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One bridge I could never burn, no matter how hard I tried

When my wife Megan and I made the tough decision 14 years ago to leave Brisbane, so much of what we see now had not happened.

Our tunnel system hadn’t been built, Howard Smith Wharves was an eyesore, the Queensland Maroons State of Origin team were on the cusp of one of the greatest winning streaks in rugby league history while the once-mighty Brisbane Lions were about to start their leanest period.

And if I’d told you back then that in the year 2020 the Gabba would host an AFL grand final under lights, while NRL’s superpower club the Brisbane Broncos would hold the wooden spoon, you could justifiably call me “Akermaniac”.

Brisbane was the city where I’d met Megan, where we were married, where we had our first daughter Charlotte, where we had made lifelong friends, shared many joyful memories, and some grief.

It was the place where I made my AFL debut for the “Bad News” Bears while still a schoolboy in 1995 and where, for the next 12 years, I became a part of one of the greatest teams in footy history, the triple-premiership Brisbane Lions.

Our decade-and-a-half away took us to Melbourne, Tassie, then the border city of Albury where we put down our roots for seven years and I took up coaching the local footy team on top of my “day job” helping a tech start-up.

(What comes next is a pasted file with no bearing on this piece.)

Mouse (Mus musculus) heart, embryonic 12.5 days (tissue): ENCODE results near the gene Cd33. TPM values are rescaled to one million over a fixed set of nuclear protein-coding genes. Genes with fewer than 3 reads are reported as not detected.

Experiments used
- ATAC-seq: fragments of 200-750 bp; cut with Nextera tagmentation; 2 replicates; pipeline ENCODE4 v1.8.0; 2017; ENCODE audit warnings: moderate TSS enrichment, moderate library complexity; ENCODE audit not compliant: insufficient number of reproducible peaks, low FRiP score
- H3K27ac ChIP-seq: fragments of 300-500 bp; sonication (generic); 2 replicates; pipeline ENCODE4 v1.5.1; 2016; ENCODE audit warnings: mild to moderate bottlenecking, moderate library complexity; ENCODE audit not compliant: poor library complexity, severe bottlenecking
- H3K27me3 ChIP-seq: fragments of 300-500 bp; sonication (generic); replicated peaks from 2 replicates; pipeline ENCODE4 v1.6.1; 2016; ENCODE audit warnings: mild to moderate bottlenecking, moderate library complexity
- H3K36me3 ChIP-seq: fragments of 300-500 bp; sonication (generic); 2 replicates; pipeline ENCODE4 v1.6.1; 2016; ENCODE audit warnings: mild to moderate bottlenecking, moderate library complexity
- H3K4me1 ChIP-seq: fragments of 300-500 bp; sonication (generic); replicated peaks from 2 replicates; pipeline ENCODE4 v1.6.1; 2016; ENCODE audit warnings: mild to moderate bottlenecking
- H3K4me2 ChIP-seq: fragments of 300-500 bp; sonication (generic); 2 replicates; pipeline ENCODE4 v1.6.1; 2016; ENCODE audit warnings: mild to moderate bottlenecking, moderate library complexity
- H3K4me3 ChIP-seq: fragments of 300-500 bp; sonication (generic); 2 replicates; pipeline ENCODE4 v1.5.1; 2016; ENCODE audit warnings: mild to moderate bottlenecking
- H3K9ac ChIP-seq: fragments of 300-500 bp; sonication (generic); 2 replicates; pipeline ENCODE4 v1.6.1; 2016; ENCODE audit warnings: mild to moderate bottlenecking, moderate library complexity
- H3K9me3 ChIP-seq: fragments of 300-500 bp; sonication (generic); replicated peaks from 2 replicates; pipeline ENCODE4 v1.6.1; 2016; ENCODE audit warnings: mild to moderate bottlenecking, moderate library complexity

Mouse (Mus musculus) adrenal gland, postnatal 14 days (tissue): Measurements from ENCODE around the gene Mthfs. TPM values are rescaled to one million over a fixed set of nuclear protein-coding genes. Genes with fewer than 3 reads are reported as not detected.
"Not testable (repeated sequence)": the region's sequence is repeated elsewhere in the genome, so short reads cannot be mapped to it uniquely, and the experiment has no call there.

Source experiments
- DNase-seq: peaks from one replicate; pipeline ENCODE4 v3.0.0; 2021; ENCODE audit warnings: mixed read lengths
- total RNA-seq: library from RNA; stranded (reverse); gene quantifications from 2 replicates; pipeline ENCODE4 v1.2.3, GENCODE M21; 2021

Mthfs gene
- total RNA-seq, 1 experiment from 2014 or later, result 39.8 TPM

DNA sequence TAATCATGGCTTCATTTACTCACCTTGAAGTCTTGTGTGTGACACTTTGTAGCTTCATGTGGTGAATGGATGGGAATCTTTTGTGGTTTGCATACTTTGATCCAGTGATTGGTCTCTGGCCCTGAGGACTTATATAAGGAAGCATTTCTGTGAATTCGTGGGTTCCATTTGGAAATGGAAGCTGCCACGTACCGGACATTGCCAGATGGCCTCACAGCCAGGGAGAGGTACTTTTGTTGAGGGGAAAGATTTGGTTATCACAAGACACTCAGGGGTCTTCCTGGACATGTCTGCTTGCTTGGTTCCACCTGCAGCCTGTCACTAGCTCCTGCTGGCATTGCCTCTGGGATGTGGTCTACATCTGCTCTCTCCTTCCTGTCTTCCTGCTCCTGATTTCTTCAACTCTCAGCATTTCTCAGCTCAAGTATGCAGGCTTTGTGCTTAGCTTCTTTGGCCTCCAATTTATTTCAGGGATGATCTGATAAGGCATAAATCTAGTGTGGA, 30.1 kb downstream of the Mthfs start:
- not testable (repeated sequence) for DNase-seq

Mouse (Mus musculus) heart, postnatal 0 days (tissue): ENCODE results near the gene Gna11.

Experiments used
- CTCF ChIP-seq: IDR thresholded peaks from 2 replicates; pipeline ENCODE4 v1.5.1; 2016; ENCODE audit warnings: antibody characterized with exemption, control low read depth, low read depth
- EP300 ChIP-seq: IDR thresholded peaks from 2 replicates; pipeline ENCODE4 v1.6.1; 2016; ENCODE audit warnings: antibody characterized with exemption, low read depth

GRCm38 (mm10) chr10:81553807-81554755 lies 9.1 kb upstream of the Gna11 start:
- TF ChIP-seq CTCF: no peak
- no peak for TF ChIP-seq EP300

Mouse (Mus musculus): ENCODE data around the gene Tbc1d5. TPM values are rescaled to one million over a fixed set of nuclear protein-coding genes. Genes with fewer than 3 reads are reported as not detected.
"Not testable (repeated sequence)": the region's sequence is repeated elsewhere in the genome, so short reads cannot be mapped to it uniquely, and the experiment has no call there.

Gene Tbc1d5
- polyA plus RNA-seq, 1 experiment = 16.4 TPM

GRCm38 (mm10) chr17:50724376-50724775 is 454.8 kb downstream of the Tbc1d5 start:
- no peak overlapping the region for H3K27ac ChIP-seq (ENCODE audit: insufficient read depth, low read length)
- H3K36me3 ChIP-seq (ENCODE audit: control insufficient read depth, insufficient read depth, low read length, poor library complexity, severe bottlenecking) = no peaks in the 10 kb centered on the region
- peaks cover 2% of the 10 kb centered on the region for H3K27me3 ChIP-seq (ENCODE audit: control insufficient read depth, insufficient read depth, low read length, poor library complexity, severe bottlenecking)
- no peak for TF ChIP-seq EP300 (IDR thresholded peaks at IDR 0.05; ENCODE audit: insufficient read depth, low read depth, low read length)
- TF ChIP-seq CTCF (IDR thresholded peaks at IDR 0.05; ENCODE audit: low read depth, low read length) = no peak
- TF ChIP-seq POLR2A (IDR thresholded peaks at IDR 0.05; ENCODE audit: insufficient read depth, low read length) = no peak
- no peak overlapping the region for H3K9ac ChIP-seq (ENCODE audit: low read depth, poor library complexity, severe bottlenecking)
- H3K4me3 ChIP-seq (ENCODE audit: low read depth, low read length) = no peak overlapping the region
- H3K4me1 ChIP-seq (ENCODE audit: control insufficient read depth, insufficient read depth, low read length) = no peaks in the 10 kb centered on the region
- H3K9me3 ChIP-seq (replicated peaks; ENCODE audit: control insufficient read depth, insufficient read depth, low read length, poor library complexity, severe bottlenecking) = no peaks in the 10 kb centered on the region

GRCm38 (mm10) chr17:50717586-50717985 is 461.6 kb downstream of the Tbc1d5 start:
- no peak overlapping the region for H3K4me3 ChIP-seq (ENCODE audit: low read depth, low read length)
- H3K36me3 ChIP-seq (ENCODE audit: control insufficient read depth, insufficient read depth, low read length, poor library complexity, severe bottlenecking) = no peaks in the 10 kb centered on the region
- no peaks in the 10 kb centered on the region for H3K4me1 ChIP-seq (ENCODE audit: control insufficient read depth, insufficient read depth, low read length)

I’ll admit my personality has, at times, been one of petulance, prone to throwing a big match over my right shoulder and burning the bridge down.

But there was always one bridge that could never be destroyed no matter how hard I tried: The bridge back to Brissie.

People ask me why I describe this last 80 days back home as “gold”. I think Brisbanites can suffer a little from the “luxury effect” – where life is so good that you must pinch yourself to just remind yourself how good we’ve got it.

This Saturday the Gabba writes another chapter in its rich history when it hosts Richmond and Geelong in the AFL grand final – the first outside Melbourne in the game’s 124-year history.

While much smaller than the MCG, I’ve played enough games at the Gabba to feel the energy of a Queensland crowd and I have no doubt “our G” can replicate the excitement of the game’s showpiece.

And with a massive audience reach of 4 million, it’s a once-in-a-lifetime golden opportunity to not only grow the game locally, but to showcase Brisbane and Queensland to a new wave of Aussie travellers.

It took my family and I 14 years of crazy twists, travels and turns, good and bad, with life lessons along the way, to really understand the story of Solomon’s gold.

The gold may be different for us all but it is truly worth the same value as gold ever could.

Jason Akermanis played in four consecutive grand finals for the Brisbane Lions including premierships in 2001, 2002 and 2003. He is a Brownlow Medallist and member of the AFL Hall of Fame.

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